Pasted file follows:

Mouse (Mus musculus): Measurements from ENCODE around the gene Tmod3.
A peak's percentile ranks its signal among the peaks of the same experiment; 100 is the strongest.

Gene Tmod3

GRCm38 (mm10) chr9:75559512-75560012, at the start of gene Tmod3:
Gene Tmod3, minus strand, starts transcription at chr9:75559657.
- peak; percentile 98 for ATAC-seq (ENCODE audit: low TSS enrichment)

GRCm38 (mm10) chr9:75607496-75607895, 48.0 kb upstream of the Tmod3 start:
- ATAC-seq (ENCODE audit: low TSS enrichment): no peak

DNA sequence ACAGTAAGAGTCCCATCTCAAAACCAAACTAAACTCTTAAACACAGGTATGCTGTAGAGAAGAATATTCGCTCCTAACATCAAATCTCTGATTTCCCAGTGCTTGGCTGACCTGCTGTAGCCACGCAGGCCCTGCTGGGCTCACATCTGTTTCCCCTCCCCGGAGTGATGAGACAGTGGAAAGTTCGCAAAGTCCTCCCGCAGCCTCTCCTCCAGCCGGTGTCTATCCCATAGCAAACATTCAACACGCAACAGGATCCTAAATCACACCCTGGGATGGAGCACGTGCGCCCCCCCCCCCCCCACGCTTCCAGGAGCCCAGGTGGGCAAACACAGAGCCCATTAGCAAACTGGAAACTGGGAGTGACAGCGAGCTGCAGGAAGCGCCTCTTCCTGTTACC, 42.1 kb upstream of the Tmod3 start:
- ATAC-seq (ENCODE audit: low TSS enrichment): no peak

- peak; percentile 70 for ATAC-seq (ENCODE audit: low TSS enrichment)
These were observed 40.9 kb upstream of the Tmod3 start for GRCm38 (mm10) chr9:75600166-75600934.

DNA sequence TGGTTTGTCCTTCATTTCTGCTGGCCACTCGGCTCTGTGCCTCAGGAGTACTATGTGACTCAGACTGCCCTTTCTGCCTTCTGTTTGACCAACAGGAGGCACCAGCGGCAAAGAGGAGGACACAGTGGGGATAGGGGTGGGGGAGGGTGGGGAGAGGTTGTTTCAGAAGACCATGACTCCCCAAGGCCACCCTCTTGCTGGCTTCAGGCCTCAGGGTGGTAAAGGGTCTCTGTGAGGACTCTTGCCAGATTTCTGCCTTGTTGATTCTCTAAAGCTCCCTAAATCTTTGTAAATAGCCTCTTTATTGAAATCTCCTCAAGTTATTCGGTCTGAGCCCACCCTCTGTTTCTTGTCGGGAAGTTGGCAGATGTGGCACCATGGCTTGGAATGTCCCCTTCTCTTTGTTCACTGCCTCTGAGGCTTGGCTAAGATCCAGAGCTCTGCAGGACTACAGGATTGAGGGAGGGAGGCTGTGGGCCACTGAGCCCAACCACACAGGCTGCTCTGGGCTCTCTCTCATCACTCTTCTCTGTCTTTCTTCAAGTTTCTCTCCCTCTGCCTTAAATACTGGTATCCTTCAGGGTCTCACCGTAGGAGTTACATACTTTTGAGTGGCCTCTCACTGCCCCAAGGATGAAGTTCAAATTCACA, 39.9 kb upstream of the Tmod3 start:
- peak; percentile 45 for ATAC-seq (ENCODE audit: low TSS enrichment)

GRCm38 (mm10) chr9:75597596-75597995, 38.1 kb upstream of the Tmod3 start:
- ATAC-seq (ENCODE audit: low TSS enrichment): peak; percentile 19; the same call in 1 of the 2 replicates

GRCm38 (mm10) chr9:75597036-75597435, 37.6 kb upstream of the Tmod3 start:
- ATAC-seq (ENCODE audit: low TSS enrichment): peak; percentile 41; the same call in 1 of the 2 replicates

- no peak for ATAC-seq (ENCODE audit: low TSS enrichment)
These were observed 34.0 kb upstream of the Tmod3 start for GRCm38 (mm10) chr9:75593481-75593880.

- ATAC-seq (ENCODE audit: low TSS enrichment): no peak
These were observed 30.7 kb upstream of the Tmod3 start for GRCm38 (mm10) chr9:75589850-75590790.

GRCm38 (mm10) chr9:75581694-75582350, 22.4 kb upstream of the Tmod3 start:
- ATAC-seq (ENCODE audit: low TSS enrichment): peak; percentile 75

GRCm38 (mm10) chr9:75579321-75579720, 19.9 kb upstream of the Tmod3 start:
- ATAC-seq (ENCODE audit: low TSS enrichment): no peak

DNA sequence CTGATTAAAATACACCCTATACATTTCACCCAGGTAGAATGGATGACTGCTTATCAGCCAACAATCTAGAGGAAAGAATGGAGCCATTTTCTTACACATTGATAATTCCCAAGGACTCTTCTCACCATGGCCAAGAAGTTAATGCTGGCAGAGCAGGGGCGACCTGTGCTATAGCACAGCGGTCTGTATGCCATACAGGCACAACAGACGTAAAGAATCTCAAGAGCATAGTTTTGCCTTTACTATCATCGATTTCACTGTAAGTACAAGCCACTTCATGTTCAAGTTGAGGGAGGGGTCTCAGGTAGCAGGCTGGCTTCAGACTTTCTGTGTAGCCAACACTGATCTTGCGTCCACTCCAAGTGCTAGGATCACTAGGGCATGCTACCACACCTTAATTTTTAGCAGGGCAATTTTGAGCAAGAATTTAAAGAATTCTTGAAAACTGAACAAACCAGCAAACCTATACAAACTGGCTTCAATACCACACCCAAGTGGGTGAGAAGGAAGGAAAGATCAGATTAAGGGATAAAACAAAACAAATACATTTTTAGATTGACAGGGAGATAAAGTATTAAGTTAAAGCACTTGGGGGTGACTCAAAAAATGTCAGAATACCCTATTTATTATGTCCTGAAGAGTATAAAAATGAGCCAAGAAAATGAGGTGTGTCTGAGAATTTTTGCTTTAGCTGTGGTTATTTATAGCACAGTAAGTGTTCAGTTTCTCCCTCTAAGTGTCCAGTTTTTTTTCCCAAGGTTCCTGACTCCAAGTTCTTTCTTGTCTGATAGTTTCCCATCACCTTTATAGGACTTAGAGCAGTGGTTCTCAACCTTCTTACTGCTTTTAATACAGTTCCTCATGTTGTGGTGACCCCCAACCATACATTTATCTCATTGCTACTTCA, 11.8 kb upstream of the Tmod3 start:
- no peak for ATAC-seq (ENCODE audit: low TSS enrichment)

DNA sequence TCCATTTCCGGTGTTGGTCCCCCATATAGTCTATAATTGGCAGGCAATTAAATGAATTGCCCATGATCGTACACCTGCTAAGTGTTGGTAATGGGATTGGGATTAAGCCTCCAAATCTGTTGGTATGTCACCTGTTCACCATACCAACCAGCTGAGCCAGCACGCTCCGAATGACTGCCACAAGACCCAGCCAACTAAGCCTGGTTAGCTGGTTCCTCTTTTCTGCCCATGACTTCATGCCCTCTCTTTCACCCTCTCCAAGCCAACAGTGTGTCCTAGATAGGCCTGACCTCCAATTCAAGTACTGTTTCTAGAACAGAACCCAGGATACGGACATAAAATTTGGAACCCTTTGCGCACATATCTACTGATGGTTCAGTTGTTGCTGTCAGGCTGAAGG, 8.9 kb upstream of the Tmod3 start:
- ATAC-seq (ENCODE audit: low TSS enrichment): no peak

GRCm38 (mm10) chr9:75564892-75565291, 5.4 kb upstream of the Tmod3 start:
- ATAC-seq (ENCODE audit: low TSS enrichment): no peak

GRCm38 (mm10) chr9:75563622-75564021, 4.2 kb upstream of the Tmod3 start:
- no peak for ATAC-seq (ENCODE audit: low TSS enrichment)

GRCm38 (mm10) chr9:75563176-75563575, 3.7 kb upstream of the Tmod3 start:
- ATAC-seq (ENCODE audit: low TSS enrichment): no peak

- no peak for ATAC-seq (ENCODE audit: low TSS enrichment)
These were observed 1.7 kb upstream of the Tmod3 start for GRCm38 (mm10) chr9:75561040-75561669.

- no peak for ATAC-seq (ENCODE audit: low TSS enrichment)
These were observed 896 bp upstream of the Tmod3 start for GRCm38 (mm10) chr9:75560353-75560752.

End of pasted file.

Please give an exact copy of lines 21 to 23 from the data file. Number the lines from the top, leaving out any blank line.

- ATAC-seq (ENCODE audit: low TSS enrichment): no peak
These were observed 30.7 kb upstream of the Tmod3 start for GRCm38 (mm10) chr9:75589850-75590790.

GRCm38 (mm10) chr9:75581694-75582350, 22.4 kb upstream of the Tmod3 start: